Our next stop was a KOA (Kansas City East) just east of Independence, MO on I-75. Hot again after several cool nights, the worst part about this leg was the horrible traffic in the Kansas City area. Also, they had the worst maintained and manned restaurants and service stations of the whole trip. We had planned to go to the Truman Library but our repair work on the trailer ate up too much of our time and we were unable to do this.

The next morning my wife was eager to get up and get on to our next stop, Branson, MO. It has to be said that I-75 and US-65 were the two worst roads, for surface condition, we experienced (with the exception of surfaces under construction which were sometimes better). Rough with repairs that seemed to exacerbate the poor condition of the road rather than improve it, we bounced our way much of the way to Branson. Couldn't even stop at the Bass Pro Shop in Springfield! Oh, well... Went on to Branson and the Branson KOA where we had a site right off Lake Taneycomo and a very short walk from their all you can eat pancakes (nobody will believe that I lost 15+ lbs and 2 inches from my waist on this trip).

Of course "we" had to see some shows and we went to the Ray Stevens show and to a show by the Oak Ridge Boys. Also, my wife being a fan of Roy Rogers and Dale Evans (two wonderful people), we went to the museum honoring them and saw the show by Dusty Rogers. Good cowboy music that doesn't hurt the ears. As Dusty says, "you'll still be able to hear when you leave." Being train buffs, we also took the excursion on the Branson Scenic Railway that leaves Branson's depot (downtown). FYI, the cars are air conditioned.

After Branson it was on to Munford, TN (just north of Memphis) to visit friends. They treated us to dinner at a very nice Italian place where I had shrimp and salmon on angelhair pasta. Lots of good talk, some wine and then we were off again for Nashville.

A quick drive (3 hours) to Nashville, TN and we were off to Opry Mills and then to the Grand Old Opry. The most memorable part of the show was a performance by Gail Davies of a gospel hymn in tribute to her friend Goldie Hill. Sung mostly acappella, I don't believe she needed a microphone to reach the 3000 some people present. Wow!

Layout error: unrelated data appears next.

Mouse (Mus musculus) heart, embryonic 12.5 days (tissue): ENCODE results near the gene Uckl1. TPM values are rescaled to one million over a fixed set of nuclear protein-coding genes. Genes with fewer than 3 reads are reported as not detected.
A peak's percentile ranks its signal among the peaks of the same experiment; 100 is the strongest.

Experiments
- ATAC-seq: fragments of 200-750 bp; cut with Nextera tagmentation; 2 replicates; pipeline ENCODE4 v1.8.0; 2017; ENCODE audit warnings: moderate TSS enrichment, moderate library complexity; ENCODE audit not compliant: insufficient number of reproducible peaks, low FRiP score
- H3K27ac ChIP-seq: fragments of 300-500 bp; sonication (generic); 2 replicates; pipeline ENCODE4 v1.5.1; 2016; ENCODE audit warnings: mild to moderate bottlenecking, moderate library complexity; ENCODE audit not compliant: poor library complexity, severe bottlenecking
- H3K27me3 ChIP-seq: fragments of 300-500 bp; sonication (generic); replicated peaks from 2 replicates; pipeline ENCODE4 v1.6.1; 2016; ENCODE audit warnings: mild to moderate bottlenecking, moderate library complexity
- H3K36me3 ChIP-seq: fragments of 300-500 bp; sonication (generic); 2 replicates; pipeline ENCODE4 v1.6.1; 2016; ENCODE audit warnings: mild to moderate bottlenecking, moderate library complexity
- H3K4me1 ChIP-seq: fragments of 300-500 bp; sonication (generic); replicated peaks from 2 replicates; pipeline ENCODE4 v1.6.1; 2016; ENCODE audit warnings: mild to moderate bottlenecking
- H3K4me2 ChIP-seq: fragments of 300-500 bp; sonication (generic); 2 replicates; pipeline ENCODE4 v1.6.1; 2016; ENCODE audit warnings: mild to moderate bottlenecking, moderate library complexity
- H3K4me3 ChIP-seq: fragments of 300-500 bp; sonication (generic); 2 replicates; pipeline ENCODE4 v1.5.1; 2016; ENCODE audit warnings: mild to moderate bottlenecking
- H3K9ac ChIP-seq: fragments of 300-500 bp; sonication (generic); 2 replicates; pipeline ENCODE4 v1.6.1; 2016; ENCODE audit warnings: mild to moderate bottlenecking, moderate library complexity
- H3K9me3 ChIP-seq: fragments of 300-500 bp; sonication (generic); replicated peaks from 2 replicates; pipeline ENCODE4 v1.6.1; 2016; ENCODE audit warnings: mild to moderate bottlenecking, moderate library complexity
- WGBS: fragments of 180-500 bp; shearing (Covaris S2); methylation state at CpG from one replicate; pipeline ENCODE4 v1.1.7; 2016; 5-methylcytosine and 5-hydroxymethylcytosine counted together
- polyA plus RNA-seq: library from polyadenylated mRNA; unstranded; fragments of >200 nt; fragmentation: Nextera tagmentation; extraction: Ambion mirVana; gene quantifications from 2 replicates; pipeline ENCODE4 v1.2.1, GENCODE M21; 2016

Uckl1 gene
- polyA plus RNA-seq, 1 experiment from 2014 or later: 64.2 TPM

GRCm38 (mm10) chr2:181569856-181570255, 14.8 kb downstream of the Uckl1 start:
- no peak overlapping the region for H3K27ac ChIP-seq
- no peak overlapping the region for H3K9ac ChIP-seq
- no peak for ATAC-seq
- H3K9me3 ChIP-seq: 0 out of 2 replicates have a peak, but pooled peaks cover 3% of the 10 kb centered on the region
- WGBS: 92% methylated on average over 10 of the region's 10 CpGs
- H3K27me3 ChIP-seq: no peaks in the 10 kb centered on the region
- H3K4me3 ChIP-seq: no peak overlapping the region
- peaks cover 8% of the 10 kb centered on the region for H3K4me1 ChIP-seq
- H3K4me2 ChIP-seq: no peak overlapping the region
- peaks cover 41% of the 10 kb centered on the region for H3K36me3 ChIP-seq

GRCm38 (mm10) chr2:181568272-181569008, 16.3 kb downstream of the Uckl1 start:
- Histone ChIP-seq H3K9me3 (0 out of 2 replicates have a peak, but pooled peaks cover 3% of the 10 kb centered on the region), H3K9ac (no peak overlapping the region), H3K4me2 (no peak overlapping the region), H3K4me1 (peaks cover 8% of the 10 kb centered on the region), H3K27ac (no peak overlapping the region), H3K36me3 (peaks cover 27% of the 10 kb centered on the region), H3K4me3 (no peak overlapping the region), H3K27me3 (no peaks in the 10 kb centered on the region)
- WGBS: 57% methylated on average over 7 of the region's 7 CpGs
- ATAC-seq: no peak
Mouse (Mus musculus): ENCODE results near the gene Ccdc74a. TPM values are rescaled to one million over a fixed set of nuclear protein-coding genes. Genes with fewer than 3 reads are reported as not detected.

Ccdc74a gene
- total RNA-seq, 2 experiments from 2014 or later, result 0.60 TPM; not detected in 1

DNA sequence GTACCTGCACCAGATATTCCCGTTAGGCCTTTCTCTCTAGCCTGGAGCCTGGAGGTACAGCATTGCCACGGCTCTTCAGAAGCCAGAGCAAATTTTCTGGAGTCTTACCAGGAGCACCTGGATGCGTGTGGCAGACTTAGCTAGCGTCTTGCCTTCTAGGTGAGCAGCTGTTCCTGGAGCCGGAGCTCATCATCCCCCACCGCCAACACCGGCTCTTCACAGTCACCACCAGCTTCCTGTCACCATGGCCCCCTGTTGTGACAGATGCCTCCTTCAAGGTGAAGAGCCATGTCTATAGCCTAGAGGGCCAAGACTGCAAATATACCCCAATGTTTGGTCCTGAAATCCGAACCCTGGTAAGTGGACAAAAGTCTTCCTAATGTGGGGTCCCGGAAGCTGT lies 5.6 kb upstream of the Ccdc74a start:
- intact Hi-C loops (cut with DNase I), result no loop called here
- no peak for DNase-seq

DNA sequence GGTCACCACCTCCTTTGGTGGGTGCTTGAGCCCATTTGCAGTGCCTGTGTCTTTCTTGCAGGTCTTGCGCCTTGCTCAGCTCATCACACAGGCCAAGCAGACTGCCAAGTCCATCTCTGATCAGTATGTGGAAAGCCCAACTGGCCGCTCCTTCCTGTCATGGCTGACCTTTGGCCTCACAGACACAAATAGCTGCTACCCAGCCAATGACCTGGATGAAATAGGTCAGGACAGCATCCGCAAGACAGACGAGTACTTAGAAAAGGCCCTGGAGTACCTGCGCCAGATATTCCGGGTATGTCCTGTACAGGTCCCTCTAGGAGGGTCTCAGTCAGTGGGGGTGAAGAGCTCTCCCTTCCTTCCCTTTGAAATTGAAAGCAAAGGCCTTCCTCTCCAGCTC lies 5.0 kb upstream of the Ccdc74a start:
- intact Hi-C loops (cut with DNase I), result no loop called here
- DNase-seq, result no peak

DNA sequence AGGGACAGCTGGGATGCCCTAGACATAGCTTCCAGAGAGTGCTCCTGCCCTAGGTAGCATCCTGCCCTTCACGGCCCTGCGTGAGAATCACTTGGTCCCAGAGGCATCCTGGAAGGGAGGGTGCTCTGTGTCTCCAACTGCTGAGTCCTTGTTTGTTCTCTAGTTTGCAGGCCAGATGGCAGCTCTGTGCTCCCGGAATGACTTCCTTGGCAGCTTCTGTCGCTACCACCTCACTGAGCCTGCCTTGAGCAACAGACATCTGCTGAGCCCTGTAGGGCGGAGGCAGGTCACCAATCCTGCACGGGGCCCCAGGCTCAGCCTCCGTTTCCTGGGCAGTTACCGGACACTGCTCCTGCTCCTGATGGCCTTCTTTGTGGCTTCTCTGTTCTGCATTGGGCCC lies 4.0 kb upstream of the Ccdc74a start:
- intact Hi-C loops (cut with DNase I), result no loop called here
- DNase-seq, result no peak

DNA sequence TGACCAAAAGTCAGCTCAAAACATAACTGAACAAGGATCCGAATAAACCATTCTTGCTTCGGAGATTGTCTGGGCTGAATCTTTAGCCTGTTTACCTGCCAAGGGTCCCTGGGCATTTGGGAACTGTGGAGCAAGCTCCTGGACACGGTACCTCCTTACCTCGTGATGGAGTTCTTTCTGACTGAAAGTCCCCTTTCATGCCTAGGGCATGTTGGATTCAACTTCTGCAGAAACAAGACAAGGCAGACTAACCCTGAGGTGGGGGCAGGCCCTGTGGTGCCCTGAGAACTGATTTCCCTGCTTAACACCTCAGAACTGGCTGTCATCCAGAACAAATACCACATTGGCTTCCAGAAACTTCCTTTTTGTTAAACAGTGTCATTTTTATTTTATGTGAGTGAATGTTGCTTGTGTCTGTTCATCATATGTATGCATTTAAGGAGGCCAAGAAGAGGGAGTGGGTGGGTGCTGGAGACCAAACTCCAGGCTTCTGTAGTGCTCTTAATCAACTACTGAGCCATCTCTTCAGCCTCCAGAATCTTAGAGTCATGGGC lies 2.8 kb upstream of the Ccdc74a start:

One more night in the trailer and we were bound for home! On the road from June 8 through July 2 we drove some 5700 miles through some 18 states. If we missed you I'm sorry, we didn't get to do a tenth of what we'd have liked to do but did all that time allowed. Hopefully we'll catch you next time!

Thursday, June 02, 2005

Well, I finally got to take out the .45 Colt M92 after securing the front sight. Results were pleasing. Because it was raining and going downrange would have resulted in my own field of lost shoes I just shot at pre-placed (make that left behind) stuff including several metal plates. These have been there a while and are about 6" in diameter and at 50, 100 and 150 yards. Although I only got to shoot about 15 rounds, every round was a hit at every range, from the standing position! Very pleased I am. The load was 23 gr. H110 under the Sierra 300 gr. .451 JSP lit by a CCI large pistol magnum primer in Winchester cases. Seated as these were, they fed very smoothly through the gun. This load is in the 30K CUP range.

Hopefully, I be able to try the 265 gr. Cast Performance bullet loaded over 9 gr. of Unique the next time I get to the range. Unfortunately that will be about the middle of July! Argggggh!!!!

Friday, May 06, 2005

As I continue load development for the .45 Colt I can see that a trend is developing. Readers who wish to have some good background on what the .45 Colt can do when used in the M92 platform should read Paco Kelly's article on the .45 Colt in such rifles, 45 (long) Colt in Leveraction Rifles.

I'm not certain where Paco got his pressure data on his loads but my experiences seem to bear out those figures. Of course, I don't have a strain gage or lab to do testing for me, this is just many years of experience (and some mistakes!) talking.

So, I've already found that the load using the Sierra 300 gr. JFP and 23 gr. of H110 is fully acceptable in the M92 Rossi and I expect that I could do the same with the Hornady XTP bullets. The two Hornady bullets I'm referring to are the 300 gr. XTP-HP and the XTP-Mag. If I've updated the photo in an early post, you'll be able to see the differences in these two bullets. The main reason for doing so isn't really to gain more velocity and energy, although there might be minor benefits from doing so. The biggest reason is to bring the POI up on the target so that I can use these loads with my rear sight at it's lowest setting. I think I'll also be moving the 300 gr. Beartooth WFNGC a bit faster and will work up until that bullet also is "on" at 100 yards.